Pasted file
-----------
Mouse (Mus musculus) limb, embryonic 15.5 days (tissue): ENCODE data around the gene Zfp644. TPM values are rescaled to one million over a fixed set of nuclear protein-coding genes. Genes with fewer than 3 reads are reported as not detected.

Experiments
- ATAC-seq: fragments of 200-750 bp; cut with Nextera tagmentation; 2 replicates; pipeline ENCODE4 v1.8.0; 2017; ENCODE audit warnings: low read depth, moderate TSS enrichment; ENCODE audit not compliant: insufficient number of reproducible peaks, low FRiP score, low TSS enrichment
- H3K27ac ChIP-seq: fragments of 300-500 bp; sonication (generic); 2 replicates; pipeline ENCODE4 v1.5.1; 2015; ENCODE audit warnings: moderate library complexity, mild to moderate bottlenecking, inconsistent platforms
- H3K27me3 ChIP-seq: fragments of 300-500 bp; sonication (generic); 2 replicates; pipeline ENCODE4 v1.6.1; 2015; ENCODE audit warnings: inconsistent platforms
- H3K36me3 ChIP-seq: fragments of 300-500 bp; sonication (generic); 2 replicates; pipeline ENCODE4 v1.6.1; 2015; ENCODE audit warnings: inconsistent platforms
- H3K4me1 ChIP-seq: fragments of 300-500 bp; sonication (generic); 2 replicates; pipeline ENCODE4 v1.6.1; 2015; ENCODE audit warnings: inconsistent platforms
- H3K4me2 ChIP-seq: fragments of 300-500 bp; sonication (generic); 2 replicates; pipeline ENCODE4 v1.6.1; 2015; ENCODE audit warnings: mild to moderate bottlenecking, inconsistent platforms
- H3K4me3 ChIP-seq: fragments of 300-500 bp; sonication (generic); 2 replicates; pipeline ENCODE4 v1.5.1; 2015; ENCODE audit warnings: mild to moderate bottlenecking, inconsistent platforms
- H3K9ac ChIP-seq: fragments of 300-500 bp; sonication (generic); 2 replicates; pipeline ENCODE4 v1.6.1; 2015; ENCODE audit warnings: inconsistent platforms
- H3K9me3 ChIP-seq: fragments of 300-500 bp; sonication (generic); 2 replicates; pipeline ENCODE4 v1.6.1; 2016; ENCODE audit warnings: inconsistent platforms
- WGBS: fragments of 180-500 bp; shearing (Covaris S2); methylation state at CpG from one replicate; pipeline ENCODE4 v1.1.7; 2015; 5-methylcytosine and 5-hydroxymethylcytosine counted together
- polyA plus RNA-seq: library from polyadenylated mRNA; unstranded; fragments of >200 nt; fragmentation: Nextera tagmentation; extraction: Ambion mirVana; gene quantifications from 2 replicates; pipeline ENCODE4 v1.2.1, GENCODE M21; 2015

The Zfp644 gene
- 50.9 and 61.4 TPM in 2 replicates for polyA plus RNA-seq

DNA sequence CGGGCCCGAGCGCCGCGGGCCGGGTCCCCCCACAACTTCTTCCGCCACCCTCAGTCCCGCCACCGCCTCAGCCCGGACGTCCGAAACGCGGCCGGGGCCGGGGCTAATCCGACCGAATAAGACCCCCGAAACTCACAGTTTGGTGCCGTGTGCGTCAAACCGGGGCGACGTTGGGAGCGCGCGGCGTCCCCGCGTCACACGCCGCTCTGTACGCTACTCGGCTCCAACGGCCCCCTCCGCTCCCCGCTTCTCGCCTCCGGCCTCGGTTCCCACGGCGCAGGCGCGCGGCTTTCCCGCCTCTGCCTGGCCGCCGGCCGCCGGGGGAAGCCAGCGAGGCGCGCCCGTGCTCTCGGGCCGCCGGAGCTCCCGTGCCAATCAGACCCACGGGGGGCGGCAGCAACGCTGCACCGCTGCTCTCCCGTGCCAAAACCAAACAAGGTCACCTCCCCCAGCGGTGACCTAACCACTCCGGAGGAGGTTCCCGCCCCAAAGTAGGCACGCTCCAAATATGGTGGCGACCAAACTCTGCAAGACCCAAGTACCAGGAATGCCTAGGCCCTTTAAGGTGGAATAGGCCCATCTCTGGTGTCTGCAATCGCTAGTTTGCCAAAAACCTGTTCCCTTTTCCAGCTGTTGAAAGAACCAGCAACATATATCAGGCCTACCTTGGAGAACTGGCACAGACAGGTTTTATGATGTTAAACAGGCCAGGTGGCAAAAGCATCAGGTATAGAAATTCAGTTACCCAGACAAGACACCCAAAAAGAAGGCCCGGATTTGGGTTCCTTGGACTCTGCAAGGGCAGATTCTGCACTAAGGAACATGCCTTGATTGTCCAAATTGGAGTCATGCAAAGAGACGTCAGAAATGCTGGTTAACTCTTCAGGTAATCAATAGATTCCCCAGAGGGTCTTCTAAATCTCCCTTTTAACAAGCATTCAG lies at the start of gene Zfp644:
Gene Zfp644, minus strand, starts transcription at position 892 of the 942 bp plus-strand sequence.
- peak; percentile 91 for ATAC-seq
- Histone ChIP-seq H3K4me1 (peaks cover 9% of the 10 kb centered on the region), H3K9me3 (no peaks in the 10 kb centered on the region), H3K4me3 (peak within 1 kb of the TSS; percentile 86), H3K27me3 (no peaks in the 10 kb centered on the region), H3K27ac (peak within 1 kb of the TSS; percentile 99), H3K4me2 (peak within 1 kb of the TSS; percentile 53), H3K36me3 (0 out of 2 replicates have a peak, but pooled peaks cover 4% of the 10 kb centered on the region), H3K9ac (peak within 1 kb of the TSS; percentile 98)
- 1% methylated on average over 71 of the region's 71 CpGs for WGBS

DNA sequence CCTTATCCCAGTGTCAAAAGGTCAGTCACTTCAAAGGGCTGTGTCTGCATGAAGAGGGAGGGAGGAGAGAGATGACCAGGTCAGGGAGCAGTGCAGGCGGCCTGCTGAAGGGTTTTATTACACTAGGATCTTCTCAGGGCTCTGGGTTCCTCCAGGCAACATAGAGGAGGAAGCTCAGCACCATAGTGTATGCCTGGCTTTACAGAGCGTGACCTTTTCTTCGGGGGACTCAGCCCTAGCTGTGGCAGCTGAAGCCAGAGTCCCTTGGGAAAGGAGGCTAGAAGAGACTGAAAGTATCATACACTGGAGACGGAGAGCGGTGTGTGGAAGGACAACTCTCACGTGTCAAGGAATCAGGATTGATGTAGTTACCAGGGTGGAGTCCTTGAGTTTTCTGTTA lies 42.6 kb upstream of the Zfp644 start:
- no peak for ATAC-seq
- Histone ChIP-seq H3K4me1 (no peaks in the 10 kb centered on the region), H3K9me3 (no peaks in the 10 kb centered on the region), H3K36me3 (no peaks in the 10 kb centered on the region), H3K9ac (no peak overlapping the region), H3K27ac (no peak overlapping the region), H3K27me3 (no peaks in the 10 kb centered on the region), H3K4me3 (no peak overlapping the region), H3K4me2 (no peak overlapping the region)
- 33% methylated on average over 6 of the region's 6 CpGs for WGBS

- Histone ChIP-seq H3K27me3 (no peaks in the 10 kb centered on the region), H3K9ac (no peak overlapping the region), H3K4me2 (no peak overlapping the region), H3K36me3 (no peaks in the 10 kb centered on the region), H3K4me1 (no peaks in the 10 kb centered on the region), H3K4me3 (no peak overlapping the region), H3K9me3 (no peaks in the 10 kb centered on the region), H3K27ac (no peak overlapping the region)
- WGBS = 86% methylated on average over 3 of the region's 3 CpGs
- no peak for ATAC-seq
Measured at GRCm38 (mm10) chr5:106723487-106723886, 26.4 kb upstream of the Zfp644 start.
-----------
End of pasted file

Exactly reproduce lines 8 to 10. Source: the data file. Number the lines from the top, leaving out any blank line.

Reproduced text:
- H3K4me2 ChIP-seq: fragments of 300-500 bp; sonication (generic); 2 replicates; pipeline ENCODE4 v1.6.1; 2015; ENCODE audit warnings: mild to moderate bottlenecking, inconsistent platforms
- H3K4me3 ChIP-seq: fragments of 300-500 bp; sonication (generic); 2 replicates; pipeline ENCODE4 v1.5.1; 2015; ENCODE audit warnings: mild to moderate bottlenecking, inconsistent platforms
- H3K9ac ChIP-seq: fragments of 300-500 bp; sonication (generic); 2 replicates; pipeline ENCODE4 v1.6.1; 2015; ENCODE audit warnings: inconsistent platforms